Earlier this spring, a Russian court in the southern Caucasus city of Yessentuki sought an international arrest warrant for Arseniy Yatsenyuk, accusing the former prime minister of Ukraine of being involved in the torture and execution of captured Russian soldiers in Chechnya in 1995.
Last week, according to Sputnik International, an online news organization operated by the Russian government, a spokesperson for the Investigative Committee of the Russian Federation said the national investigative agency intended to seek the extradition and prosecution of Yetsenyuk for the killings, which the court said occurred while the former Ukrainian PM was fighting alongside Chechen rebels against Russian troops. The Russian Prosecutor General's Office confirmed the plan.
For those inclined to dismiss reports from such a source as likely to be "fake news," they have been confirmed by Radio Free Europe, an online and broadcast news organization operated by the United States government, which also reported the Ukrainian government's assertion that the charges are politically motivated.
A report in the online Kyiv Post on Saturday quoted sources in the Ukraine government saying Interpol would refuse to follow up on the Russian request.
Readers may well ask: Why should any of this matter to Canadians?
The answer, as reported in this space last summer, is that Yatsenyuk and members of his family may have been quietly granted expedited Canadian citizenship by the government of Conservative prime minister Stephen Harper in 2015 and issued Canadian passports.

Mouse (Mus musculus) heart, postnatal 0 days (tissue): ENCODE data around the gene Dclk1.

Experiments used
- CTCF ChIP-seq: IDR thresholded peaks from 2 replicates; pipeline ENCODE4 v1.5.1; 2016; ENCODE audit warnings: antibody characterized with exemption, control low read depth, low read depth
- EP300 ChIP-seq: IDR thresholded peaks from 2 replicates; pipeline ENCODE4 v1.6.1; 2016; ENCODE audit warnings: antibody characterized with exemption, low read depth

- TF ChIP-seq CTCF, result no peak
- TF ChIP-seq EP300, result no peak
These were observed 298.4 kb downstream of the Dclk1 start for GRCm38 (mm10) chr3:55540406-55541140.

In late June 2016, in response to queries from this blog, a spokesperson for Immigration, Refugees and Citizenship Canada refused to comment on reports in Russian media that Yatsenyuk had been granted Canadian citizenship as part of a deal by Western powers to protect him and ensure the safety of his family for his role in the country's affairs after the so-called Euromaidan demonstrations resulted in a violent change of government in Ukraine in early 2014.
"Due to privacy concerns we cannot comment on specific cases without consent," IRCC spokesperson Lindsay Wemp told me in late June in an email. She confirmed, however, that 29 people had received expedited Canadian citizenship that year under a section of the Citizenship Act that grants discretionary powers to the minister and members of cabinet.
Harper himself, then-immigration minister Chris Alexander, who is now a candidate to lead the federal Conservative Party, and former immigration and defence minister Jason Kenney, now leader of the Alberta Progressive Conservative Party, were all strong and vocal supporters of the post-Euromaidan Ukraine government in which Yatsenyuk served -- a policy enthusiastically continued under Prime Minister Justin Trudeau by Liberal Foreign Minister Chrystia Freeland.
In a heated speech to the Ukrainian Canadian Congress in Toronto on Feb. 22, 2015, Alexander accused Russian President Vladimir Putin of "terrorism” in Ukraine and claimed online Russian news organizations like Sputnik are "preaching poison" to Canadians about what was happening in Ukraine.
When a report by a Moscow-based online journalist surfaced earlier this spring that Freeland's Ukrainian maternal grandfather had been a Nazi collaborator during the Second World War, she initially dismissed the story as Russian-inspired disinformation -- although it was soon revealed by Canadian media to be accurate and factual.
So while the Russian charges against Yatsenyuk may not be justified and could be politically motivated, surely they must now be a matter of concern to Canadian authorities.
No one in Canada's mainstream media appears to have followed up on the original reports Yatsenyuk and his family were given Canadian citizenship, although perhaps they should be now if the situation is going to involve Canada in an extradition battle with Russia.
This post also appears on David Climenhaga's blog, AlbertaPolitics.ca.
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